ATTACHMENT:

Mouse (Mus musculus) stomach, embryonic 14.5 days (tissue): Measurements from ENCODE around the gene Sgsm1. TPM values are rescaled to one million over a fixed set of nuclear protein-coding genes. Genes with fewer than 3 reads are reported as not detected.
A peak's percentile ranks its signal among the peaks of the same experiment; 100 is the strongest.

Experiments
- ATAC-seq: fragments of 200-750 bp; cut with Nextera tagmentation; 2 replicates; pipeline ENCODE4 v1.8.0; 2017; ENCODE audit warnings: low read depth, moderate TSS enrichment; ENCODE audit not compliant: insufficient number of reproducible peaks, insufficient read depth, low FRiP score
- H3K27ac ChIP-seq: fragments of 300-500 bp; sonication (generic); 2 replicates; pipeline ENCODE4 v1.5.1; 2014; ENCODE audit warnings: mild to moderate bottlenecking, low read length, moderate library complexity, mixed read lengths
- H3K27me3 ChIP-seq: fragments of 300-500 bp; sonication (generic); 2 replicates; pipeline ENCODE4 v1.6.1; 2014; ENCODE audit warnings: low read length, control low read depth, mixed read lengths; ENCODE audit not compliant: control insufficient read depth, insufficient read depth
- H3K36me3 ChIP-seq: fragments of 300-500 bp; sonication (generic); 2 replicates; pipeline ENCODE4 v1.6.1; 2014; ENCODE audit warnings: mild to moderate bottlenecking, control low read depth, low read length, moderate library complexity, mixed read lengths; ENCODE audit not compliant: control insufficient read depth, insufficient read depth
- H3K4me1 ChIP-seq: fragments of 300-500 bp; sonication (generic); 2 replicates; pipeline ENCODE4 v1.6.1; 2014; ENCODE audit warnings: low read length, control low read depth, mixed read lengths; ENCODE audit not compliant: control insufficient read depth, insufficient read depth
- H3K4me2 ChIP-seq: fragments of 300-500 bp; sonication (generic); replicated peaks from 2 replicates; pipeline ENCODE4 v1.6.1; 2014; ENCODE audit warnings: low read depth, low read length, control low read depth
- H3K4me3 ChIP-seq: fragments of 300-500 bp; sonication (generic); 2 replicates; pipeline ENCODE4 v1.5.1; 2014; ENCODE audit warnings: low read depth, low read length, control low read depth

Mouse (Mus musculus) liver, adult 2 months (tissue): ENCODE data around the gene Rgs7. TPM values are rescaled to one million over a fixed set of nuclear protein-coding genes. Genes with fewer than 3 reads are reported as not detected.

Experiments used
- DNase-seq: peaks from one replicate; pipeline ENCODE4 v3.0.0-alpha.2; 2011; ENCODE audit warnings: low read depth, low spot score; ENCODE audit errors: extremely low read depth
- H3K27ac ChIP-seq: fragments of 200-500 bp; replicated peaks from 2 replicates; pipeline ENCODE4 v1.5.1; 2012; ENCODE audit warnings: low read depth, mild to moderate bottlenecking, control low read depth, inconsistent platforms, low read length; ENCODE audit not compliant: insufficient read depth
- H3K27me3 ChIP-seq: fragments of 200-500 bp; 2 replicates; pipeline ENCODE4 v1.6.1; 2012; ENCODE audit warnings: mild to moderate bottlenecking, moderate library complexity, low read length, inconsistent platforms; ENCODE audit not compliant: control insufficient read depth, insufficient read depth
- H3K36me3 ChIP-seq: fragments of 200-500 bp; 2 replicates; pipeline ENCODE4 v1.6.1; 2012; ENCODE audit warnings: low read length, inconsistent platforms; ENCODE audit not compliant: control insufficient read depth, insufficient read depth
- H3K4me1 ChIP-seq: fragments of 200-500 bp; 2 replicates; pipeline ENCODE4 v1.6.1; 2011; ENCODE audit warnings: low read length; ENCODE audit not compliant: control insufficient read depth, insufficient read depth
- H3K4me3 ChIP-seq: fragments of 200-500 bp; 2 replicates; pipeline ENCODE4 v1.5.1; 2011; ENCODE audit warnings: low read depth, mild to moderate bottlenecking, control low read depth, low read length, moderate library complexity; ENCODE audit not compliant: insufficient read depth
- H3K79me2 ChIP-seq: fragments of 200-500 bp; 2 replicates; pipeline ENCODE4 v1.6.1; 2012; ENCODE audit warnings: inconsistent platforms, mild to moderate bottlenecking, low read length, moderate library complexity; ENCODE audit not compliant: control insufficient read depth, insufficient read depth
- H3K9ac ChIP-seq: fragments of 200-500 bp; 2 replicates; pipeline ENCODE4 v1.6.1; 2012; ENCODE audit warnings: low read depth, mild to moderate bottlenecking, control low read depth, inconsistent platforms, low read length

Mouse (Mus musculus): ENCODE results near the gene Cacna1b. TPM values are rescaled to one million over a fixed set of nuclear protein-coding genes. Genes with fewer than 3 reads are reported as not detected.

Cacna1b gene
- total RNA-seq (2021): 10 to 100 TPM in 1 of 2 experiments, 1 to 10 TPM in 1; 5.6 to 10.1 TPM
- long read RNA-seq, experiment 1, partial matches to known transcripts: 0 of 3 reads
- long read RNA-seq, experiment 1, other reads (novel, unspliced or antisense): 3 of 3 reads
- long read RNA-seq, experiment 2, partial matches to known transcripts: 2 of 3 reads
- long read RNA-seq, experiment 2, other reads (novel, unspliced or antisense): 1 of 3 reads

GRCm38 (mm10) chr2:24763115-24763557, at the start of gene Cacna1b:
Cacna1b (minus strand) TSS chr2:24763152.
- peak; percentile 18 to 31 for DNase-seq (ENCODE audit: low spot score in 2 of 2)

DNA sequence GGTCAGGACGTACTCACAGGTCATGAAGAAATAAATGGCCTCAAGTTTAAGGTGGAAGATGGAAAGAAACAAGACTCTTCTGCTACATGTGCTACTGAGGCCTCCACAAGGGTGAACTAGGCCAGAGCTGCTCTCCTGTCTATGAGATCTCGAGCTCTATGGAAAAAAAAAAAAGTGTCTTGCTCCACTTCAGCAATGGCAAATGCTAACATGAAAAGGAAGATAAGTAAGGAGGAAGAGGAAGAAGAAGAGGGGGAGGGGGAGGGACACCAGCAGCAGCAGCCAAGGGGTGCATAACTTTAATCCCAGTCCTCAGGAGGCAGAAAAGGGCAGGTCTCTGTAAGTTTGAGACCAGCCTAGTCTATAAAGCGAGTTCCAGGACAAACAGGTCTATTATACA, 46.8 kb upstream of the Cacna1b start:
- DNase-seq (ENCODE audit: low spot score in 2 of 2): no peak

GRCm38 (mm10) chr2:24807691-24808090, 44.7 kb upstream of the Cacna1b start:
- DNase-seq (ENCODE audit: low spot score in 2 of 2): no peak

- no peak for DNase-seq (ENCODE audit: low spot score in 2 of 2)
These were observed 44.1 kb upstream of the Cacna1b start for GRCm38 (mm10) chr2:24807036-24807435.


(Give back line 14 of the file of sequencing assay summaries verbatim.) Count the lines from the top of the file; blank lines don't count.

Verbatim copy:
- H3K27ac ChIP-seq: fragments of 200-500 bp; replicated peaks from 2 replicates; pipeline ENCODE4 v1.5.1; 2012; ENCODE audit warnings: low read depth, mild to moderate bottlenecking, control low read depth, inconsistent platforms, low read length; ENCODE audit not compliant: insufficient read depth